What is sedation for endoscopy
Endoscopy today: usually sedation or short anesthesia
LUDWIGSHAFEN (sir). Most patients today receive sedation during an endoscopy. Propofol, a short-acting narcotic, is ideal for this because of its rapid onset of action and its short half-life. Monitoring should, however, be intensified.
Already 74 to 87 percent of endoscopy patients in Germany - depending on whether esophagogastroduodenoscopy or colonoscopy - are sedated. "But this carries a certain risk," emphasized Dr. Andrea Riphaus from Hanover.
Risk factors for cardiorespiratory events are primarily diseases of the heart, lungs, kidneys or liver and a poor general condition of the patient. Breathing problems known from anamnestic, cervical spine trauma or obesity are also warning signs.
According to Riphaus, sedation with propofol, a short-acting narcotic without analgesic effects, is "controversial".
The advantage: "The sedative effect of propofol begins and ends very quickly, it has a short half-life," said Riphaus at the Rhein-Neckar Forum for Gastroenterology and Hepatology in Ludwigshafen. "This shortens the wake-up and monitoring phase after the procedure."
Riphaus presented a study of 96 patients who underwent a driving simulator test after gastroscopy or colonoscopy with sedation. "In the case of more complex tasks, there was a clear advantage for patients with propofol sedation alone compared to patients with a combination of midazolam and pethidine", says the gastroenterologist at the Dr. Falk Pharma supported event.
One disadvantage: the risk of respiratory depression and a drop in blood pressure. Patients who are sedated with propofol are not given ventilator in the first place. However, in order to keep the risk of respiratory depression and drop in blood pressure low, additional monitoring measures are recommended: "In addition to the pulse oximetry usual for endoscopic interventions, automatic blood pressure monitoring should run with Propofol," said the gastroenterologist. Cardiac and blood pressure patients also required ECG monitoring.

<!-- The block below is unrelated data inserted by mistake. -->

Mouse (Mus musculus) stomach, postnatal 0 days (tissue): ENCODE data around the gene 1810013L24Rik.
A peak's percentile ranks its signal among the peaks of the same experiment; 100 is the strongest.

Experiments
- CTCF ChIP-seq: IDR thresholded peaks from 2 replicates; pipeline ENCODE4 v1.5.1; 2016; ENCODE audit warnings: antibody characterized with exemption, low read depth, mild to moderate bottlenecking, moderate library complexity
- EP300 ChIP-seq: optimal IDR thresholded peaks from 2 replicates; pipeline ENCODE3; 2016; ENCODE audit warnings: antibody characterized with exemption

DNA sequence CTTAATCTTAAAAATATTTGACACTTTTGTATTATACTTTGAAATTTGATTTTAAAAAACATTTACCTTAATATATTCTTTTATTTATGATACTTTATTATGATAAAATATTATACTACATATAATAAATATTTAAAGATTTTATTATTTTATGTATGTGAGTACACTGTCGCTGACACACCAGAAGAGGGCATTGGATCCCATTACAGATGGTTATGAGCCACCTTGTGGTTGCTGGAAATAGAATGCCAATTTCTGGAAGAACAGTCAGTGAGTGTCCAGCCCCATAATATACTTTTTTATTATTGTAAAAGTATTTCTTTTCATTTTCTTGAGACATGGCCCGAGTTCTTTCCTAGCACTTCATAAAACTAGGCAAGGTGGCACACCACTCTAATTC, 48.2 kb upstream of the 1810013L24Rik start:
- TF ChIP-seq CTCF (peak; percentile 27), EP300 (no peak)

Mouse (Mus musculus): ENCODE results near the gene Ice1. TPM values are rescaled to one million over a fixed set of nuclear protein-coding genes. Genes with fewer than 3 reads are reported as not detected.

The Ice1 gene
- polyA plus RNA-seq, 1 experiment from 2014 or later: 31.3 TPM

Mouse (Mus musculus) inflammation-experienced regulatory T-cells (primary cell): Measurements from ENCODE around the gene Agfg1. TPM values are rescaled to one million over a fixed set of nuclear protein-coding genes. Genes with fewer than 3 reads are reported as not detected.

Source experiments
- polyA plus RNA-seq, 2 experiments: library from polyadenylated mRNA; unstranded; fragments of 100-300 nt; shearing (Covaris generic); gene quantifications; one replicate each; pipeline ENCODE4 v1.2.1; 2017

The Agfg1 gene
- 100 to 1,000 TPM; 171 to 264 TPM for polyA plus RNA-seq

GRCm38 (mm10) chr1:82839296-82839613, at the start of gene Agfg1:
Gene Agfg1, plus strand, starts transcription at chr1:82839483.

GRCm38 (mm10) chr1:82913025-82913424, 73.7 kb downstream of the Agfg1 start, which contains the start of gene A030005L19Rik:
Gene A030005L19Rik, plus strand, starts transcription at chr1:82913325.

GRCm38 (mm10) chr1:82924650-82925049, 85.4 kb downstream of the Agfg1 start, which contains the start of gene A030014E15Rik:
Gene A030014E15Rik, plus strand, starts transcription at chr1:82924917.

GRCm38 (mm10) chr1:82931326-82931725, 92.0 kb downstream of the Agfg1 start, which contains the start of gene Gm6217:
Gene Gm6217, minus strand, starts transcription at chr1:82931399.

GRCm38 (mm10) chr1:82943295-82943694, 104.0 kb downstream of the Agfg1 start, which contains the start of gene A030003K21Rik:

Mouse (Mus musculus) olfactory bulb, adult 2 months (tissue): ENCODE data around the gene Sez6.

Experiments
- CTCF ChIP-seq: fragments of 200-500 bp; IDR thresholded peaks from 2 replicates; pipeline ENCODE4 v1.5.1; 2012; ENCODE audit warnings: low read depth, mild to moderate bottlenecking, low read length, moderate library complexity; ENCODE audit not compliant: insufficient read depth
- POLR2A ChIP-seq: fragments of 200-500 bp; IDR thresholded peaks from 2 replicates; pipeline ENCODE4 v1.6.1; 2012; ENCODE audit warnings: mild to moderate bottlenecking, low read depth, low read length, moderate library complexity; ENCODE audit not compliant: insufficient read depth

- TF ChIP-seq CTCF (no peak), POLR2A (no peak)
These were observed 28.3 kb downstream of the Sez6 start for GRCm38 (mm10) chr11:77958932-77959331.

If no anesthetist is available, a second internist has to do the sedation with propofol, says Riphaus. Alternatively, an anesthetist or intensive care doctor could initiate the short anesthesia, which would also remain "within call range" for emergencies.
After the initial phase, trained non-medical specialists can then administer Propofol under medical supervision. Such courses are currently being developed, said Riphaus. However, such a procedure is not appropriate for high-risk patients.
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